Picture the scene: you’re off out for a run to clear your head, get some exercise and breathe in the fresh air…
Refreshing air, clear sky, music in your ears – not a care in the world. And then you trip over a discarded plastic bottle and your whole serene escape is ruined. If that sounds terrible, then plogging is for you!
Usually armed with gloves and a plastic bag, ‘ploggers’ combine a run with collecting rubbish en-route. The term is a mash-up of ‘jogging’ and ‘plocka’, which is the Swedish word for ‘pick’.
What is plogging?
The trend is just one in a long line of influential inventions from Scandinavia – along with the ‘hygge’ movement, the modern zip and the Celsius scale. Becoming increasingly popular across the world, the craze started in Scandinavia and has spread across Europe, reaching as far as India and the USA.
Think of it as jogging plus – after all, it’s essentially breaking up your run with squats and stretches! So as well as feeling great about cleaning up the community, you can get an extra boost from knowing you’ve done a few burpees along the way.
The Swedish company Lifesum allows users to track their plogging efforts via their app, and estimates that 30 minutes of plogging burns around 50 more calories than a half hour of just jogging, so it’s well worth your while.
A plastic-free lifestyle
Aside from the health benefits, turning your jog into a plog is also great for the environment. Plastic bottles, drinks cans, cigarette butts and food containers are just some of the many objects often discarded as trash on pathways and in parks. Not only are these an eyesore, but they pose a very real risk to wildlife and even small children.
Of course, if jogging isn’t your thing, there are plenty of other ways to incorporate a bit of social clean-up with exercise; you might even invent a new word if you combine environmental work with walking or hiking – that would be a ‘plalk’ or a ‘plike’!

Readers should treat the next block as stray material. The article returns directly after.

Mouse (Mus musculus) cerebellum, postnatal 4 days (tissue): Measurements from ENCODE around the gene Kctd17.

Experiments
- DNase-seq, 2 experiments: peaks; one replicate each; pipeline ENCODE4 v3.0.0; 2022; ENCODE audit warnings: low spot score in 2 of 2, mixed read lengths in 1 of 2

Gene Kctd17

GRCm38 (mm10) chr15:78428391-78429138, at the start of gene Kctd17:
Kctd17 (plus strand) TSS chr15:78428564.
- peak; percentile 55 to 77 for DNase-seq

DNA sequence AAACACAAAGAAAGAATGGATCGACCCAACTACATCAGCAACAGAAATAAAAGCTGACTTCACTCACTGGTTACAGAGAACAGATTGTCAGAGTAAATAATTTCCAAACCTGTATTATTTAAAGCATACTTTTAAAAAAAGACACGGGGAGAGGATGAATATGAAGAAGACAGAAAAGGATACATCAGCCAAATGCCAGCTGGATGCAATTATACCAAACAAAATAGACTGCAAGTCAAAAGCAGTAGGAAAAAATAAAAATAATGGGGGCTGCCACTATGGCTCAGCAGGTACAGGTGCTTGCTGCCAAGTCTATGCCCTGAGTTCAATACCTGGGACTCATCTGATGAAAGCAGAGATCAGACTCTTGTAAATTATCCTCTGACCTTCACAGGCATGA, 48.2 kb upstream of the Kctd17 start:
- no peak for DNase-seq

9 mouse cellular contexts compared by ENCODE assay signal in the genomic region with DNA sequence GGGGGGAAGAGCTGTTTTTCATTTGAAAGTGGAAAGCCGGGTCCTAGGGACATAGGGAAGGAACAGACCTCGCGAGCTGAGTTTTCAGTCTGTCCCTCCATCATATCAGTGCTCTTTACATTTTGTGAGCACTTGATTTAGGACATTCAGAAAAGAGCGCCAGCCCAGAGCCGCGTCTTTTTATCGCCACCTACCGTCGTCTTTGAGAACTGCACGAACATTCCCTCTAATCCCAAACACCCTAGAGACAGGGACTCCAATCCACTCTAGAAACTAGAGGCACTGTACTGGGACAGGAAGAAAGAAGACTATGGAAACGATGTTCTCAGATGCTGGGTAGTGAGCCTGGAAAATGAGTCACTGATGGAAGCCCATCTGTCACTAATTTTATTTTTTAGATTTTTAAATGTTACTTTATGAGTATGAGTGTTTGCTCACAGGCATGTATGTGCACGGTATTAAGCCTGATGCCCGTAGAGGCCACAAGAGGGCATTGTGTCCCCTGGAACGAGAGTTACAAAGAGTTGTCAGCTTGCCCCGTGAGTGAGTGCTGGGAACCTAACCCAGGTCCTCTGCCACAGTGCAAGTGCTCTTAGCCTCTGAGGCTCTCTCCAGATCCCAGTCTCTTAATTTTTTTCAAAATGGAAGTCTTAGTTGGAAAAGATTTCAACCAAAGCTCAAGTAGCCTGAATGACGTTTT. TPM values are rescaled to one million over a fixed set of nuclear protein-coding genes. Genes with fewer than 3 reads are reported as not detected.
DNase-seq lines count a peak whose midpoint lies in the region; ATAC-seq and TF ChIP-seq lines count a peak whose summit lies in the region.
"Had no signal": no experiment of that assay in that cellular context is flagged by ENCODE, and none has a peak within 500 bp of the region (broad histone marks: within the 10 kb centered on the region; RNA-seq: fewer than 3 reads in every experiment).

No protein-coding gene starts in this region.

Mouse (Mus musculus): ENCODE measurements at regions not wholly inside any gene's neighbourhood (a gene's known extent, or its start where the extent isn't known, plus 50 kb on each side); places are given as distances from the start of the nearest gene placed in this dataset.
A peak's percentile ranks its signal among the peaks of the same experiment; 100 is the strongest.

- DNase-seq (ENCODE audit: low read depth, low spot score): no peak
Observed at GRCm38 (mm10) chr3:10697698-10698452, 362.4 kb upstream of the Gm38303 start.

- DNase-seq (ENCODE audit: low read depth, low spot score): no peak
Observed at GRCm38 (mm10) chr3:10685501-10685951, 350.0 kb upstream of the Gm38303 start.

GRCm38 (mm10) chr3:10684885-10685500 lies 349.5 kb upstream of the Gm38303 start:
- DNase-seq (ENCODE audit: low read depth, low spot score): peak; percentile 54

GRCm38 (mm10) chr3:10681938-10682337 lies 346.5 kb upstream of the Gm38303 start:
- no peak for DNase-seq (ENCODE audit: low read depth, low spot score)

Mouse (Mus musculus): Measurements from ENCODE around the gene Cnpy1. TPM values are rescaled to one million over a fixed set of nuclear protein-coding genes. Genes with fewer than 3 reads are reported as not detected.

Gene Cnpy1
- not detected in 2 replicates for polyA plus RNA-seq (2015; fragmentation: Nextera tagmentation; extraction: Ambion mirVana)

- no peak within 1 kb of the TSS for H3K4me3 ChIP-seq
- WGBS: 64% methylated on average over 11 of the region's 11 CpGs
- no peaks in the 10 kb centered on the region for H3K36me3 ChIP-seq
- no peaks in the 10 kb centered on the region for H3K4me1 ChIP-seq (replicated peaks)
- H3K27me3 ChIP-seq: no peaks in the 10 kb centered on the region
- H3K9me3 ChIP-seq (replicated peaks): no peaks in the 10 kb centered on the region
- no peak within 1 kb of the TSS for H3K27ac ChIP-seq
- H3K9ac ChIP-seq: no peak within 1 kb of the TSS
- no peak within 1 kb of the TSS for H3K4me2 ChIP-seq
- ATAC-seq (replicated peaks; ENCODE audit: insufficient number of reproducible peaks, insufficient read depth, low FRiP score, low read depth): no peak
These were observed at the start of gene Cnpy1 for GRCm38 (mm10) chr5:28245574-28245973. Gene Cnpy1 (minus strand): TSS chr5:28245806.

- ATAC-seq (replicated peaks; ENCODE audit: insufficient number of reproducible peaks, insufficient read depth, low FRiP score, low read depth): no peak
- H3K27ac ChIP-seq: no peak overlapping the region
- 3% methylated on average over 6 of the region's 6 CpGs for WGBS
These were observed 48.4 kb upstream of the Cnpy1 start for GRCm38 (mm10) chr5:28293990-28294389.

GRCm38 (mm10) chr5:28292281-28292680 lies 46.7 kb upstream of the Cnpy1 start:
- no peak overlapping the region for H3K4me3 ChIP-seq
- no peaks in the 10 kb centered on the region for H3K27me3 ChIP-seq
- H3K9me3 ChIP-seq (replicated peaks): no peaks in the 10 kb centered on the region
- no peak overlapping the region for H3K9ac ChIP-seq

Ploggers in Snowdonia National Park are aided by Plastic Free Snowdonia, a campaign that aims to create sustainable products that can be re-used within the confines of the national park and beyond, to stop people disposing of plastic bottles and packaging after just one use.
We’re particularly lucky in this area to be blessed with some of the most striking scenery anywhere in the country; it would certainly be a shame for litter to disfigure the landscape, so we think plogging is a great idea!
Plogging around Llanberis
Here are a few of our favourite routes around Llanberis and the surrounding area – perfect to try plogging (at a jog or a walk!) to keep North Wales sparkling.
Llyn Padarn circular walk
Try following the circular route around Llanberis’s own Llyn Padarn. If you choose to go the whole way round, the full route is about eight kilometres long, but there are plenty of interesting sites and rest stops along the way; stop for a tour of the National Slate Museumor hop on the Llanberis Lake Railway perhaps?
Keep an eye out for spectacular views of Snowdon around Penllyn and keep your camera handy for when you pass Castell Dolbadarn, just behind our hotel.
One of the most popular routes from Llanberis is the walk up to the summit of Snowdon. Crossing the road outside the hotel, begin at the Snowdon Mountain Railway station, walking south along the main road.
You will come across a signposted path that takes you past Halfway Station and Clogwyn Station. Before you know it the summit of the mountain will be in sight, where (weather permitting) you’ll find plenty of glorious vistas to take in.
Padarn Country Park
More excellent walks can be found in and around Padarn Country Park, which is spread over 800 acres of scenic land.
The views here are spectacular, and there’s plenty to do for all the family, with attractions including the Quarry Hospital museum and the Ropeworks Active adventure course. The walk around the lake is around eight kilometres, though there are a number of shorter walks to try, including the Nature Trail.
Ceunant Mawr, also known as Llanberis Falls, is one of the most beautiful sights in the area, and the walk there from the village is just as lovely. Walk under the viaduct and follow signs for the waterfall, noticing the serene countryside passing as you go.
Once you get to the falls you will no doubt be mesmerised by the cascading water, but make sure to take care and don’t be tempted to jump in for a dip – this is a known danger area for swimmers.
Fancy trying out plogging for yourself? Why not book a stay at the Royal Victoria and plog amongst some of the UK’s finest scenery?